Sajjad Malik –
When Pakistan hanged four militants at the start of December for involvement in a 2014 school massacre in Peshawar, a victim’s father not just welcomed it, but demanded more extreme treatment of convicts.
“They should have been hanged in public, just like they killed our children in broad daylight,” Nasir Ullah said.
Ullah’s 15-year-old son was killed when militants stormed a school in the north-western city on December 16, 2014 and killed at least 150 people, mostly students. The attack shocked Pakistan, though the country was not a stranger to violence and had already suffered around 55,000 deaths since 2001 due to insurgents’ violence, according to Interior Minister Nisar Ali Khan.
In a knee-jerk reaction to the attack, the government decided to lift a more than six-year-old self-imposed moratorium on the death penalty and hanged two militants — already in custody on different charges on December 19 – days after the attack.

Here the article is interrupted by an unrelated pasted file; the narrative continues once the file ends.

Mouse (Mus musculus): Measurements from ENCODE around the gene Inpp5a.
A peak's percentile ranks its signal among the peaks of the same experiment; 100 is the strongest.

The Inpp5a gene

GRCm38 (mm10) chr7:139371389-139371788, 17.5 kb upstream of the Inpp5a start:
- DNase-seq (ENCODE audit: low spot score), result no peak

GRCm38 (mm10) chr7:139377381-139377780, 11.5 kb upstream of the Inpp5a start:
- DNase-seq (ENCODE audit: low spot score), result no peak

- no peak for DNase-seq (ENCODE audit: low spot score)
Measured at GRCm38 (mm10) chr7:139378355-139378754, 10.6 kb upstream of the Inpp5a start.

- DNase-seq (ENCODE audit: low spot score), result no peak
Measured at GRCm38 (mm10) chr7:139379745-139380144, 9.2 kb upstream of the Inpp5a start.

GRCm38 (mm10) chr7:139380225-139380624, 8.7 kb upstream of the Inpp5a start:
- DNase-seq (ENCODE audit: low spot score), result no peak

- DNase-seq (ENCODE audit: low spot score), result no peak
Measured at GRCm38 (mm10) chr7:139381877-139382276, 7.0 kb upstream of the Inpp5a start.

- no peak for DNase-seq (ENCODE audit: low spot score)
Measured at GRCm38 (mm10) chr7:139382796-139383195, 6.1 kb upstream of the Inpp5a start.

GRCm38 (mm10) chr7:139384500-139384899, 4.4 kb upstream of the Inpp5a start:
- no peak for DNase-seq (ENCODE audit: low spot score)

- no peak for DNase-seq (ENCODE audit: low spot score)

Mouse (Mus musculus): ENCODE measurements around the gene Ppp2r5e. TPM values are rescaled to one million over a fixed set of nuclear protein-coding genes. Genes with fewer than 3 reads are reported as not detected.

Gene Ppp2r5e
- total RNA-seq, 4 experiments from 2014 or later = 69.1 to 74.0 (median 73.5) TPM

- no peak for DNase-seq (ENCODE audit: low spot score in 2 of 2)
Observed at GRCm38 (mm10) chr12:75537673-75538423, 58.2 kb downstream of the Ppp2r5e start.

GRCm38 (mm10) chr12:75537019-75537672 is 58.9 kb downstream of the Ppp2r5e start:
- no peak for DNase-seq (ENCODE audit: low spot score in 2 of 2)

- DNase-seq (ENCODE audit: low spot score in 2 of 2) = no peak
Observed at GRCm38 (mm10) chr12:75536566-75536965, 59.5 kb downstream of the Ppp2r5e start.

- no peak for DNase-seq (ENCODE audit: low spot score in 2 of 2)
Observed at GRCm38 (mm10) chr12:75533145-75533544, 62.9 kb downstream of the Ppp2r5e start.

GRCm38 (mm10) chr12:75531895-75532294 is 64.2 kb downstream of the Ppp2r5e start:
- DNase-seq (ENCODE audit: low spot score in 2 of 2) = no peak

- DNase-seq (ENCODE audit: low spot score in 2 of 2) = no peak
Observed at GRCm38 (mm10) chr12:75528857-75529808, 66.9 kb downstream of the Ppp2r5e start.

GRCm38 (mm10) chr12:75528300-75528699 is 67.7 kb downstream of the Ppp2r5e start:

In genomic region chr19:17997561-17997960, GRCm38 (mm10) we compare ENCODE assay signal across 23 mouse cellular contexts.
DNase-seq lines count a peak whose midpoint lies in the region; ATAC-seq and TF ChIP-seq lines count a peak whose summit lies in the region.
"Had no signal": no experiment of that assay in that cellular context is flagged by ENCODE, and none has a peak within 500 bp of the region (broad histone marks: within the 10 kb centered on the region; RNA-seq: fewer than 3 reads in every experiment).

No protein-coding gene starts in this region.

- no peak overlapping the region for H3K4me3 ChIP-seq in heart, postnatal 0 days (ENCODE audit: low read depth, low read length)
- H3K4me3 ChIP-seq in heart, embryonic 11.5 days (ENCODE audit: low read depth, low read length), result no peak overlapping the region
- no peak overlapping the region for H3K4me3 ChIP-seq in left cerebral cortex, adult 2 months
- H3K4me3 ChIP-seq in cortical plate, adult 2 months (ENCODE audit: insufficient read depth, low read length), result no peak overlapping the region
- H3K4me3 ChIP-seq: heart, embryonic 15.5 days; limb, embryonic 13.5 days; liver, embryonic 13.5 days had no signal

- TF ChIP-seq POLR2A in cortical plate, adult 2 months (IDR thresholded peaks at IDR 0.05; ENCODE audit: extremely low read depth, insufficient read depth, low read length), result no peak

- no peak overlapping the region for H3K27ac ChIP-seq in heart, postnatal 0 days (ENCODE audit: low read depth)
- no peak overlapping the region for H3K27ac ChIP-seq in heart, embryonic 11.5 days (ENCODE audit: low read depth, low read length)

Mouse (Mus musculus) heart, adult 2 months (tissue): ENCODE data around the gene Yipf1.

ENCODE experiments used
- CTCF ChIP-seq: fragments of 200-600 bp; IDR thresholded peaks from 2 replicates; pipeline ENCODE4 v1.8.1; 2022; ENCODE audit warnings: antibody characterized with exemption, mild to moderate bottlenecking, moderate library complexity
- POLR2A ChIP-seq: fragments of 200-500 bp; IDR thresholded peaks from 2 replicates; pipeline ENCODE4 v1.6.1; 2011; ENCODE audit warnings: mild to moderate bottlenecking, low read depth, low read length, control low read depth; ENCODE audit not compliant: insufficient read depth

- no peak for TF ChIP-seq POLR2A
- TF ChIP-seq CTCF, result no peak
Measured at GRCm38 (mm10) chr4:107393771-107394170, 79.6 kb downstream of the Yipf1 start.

At first, the hanging penalty was only meant to be for militants.
But, in March, the government began to apply the punishment for every death row prisoner, resulting in a wave of executions.
So far, at least 310 convicts have been hanged, according to independent Human Rights Commission of Pakistan.
More are in the line, as there are more than 7,000 death row prisoners in Pakistan, according to the Interior Ministry.
But the upsurge in executions has sparked a debate about the efficacy of the extreme punishment in rooting out terrorism.
Execution has failed to stop militancy in the country as “those wearing suicide vest cannot be afraid of death sentence, as they are already going to die,” security analyst Hussain Soherwordi said.
But it might have a restraining act on those who have yet become militant, or on some smaller extremist groups who were supporting militants, he said. “I think Taliban, Al Qaeda and those vowing allegiance to the IS are not going to be affected by the executions, but ordinary criminals may think twice before killing someone,” he said.
Lawyer Ghulam Muhammad Chaudhry said state execution has helped in deterring crime, especially in revenge cases, since people feel justice has been done. “A number of revenge murders are avoided, as heirs of victims feel that they can get the justice through courts when those involved in heinous crimes are hanged,” he said.
Chaudhry said that Pakistan needs to improve socio-economic conditions if it wants to abolish the death sentence, as there are several factors which prompt people to commit crimes like murder.